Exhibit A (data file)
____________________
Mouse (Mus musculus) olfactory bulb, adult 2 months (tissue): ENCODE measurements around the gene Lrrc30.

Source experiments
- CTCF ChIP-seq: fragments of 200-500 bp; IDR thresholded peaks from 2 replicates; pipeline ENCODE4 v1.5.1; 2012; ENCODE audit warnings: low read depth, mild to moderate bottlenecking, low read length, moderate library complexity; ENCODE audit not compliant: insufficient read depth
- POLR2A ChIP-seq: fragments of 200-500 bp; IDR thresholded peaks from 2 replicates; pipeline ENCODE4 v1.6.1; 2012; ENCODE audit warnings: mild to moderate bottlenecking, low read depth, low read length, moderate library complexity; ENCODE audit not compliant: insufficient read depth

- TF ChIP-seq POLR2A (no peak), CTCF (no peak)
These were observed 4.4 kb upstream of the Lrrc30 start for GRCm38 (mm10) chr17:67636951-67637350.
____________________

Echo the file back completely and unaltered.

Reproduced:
Mouse (Mus musculus) olfactory bulb, adult 2 months (tissue): ENCODE measurements around the gene Lrrc30.

Source experiments
- CTCF ChIP-seq: fragments of 200-500 bp; IDR thresholded peaks from 2 replicates; pipeline ENCODE4 v1.5.1; 2012; ENCODE audit warnings: low read depth, mild to moderate bottlenecking, low read length, moderate library complexity; ENCODE audit not compliant: insufficient read depth
- POLR2A ChIP-seq: fragments of 200-500 bp; IDR thresholded peaks from 2 replicates; pipeline ENCODE4 v1.6.1; 2012; ENCODE audit warnings: mild to moderate bottlenecking, low read depth, low read length, moderate library complexity; ENCODE audit not compliant: insufficient read depth

- TF ChIP-seq POLR2A (no peak), CTCF (no peak)
These were observed 4.4 kb upstream of the Lrrc30 start for GRCm38 (mm10) chr17:67636951-67637350.